But this year, one of football’s most venerable cliches, “the dreaded vote of confidence,” is fashionable again. It is dreaded, of course, because it traditionally arrives just a few days before the axe. But not always.

Former chairman of Manchester United, Martin Edwards, always backed Sir Alex Ferguson before the conveyor belt of trophies clicked into life. Sir Bobby Robson was frequently reported to be on the brink of the sack from Ipswich Town in the 1970s, but owner John Cobbold consistently supported him, memorably telling local journalists that the only time there was a crisis at Ipswich was when they ran out of white wine in the boardroom.

In 2016, both Slaven BIlic and Alan Pardew have been given their votes of confidence over the past two weeks, and while the situation can always change, often very swiftly, you would expect both men to have a couple more games in them at the very least.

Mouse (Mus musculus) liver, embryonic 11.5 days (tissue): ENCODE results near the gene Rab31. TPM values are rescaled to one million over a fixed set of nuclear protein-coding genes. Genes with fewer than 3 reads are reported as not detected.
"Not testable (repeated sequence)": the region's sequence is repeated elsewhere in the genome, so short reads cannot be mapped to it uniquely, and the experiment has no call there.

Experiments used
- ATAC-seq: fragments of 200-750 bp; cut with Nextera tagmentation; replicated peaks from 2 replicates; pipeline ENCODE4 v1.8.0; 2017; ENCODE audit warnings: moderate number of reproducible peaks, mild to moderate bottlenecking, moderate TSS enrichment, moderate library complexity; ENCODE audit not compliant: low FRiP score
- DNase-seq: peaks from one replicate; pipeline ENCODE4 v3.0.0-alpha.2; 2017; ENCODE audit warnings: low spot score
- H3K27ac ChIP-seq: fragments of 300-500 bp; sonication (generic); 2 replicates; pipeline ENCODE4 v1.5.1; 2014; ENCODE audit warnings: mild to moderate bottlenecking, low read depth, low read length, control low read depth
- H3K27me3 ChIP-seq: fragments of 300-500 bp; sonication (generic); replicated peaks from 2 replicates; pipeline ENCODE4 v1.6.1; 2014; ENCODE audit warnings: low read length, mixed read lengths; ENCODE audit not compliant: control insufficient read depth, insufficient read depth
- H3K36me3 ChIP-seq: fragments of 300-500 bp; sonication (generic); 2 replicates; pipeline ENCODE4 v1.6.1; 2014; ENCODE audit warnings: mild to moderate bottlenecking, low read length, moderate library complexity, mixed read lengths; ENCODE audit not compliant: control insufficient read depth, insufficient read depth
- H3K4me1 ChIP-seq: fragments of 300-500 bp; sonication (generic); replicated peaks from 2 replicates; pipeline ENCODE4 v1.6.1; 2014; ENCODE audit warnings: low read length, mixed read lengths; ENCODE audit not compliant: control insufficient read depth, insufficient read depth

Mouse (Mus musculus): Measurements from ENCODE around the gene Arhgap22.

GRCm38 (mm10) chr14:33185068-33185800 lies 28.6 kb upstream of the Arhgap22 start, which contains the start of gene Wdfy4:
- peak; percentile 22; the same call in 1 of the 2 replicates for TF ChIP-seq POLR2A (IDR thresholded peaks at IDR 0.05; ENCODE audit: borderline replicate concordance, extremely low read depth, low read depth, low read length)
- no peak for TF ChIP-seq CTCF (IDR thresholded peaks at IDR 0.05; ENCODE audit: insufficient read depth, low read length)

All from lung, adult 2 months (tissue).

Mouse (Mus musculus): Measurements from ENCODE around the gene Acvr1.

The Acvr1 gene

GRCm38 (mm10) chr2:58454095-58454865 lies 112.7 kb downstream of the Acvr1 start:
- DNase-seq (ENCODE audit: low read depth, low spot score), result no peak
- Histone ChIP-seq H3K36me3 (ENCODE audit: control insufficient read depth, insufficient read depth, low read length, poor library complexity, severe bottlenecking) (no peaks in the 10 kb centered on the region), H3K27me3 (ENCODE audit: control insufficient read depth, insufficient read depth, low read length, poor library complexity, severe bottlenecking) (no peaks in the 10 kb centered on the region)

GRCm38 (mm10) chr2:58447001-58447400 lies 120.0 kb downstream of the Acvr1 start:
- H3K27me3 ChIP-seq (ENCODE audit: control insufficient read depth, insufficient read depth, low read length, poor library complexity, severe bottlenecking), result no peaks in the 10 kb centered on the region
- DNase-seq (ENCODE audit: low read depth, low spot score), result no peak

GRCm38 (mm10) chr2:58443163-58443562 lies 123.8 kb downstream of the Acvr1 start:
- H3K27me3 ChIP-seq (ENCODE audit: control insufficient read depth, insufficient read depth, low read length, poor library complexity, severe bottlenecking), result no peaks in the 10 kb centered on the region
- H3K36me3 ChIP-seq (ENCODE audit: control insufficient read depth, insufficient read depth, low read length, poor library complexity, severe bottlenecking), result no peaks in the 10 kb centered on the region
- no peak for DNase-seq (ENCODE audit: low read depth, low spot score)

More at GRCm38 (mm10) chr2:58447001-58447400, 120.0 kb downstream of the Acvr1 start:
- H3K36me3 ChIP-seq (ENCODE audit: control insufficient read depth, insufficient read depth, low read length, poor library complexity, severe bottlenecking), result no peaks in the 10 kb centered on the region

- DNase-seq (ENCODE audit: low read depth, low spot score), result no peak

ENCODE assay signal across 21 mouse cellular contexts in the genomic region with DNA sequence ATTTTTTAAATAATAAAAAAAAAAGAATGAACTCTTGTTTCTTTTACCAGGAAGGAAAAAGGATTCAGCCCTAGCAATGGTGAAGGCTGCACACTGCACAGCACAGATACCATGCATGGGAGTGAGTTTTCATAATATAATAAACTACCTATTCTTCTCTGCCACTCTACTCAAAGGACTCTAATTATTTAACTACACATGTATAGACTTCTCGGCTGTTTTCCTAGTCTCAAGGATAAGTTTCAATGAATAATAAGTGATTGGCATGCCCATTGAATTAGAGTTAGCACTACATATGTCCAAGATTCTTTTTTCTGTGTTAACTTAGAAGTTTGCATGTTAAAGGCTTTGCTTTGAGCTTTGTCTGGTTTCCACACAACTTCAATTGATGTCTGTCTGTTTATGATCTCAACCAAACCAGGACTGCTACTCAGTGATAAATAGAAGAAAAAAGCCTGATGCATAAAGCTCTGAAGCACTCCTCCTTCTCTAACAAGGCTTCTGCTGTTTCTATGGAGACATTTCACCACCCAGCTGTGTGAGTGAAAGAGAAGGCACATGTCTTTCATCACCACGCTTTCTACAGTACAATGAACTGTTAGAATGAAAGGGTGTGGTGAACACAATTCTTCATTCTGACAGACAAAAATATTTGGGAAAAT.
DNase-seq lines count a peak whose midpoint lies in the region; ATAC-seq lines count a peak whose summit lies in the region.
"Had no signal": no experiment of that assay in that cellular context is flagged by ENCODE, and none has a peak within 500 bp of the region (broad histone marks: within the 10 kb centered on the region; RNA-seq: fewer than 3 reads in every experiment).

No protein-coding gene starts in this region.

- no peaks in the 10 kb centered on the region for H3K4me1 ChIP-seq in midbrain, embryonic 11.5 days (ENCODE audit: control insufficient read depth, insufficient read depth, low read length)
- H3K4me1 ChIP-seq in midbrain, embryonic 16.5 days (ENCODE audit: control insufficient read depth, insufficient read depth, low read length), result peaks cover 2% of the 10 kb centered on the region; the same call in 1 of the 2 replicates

Insiders at Swansea (currently 18th) have scoffed at the idea of Bob Bradley losing his job quickly. Given that Hull City’s ownership appear less than committed to the project, Mike Phelan is probably safe. David Moyes is currently showing the rest of the Premier League how it’s done, so he’s fine too. That just leaves us with Leicester’s Claudio Ranieri to consider, and that sort of talk would ruin Christmas for everyone.

So what’s going on? Why haven’t we seen the traditional winter cull of managers? In England, bets are frequently placed on the future of managers. And the bookmakers are aware that something is amiss.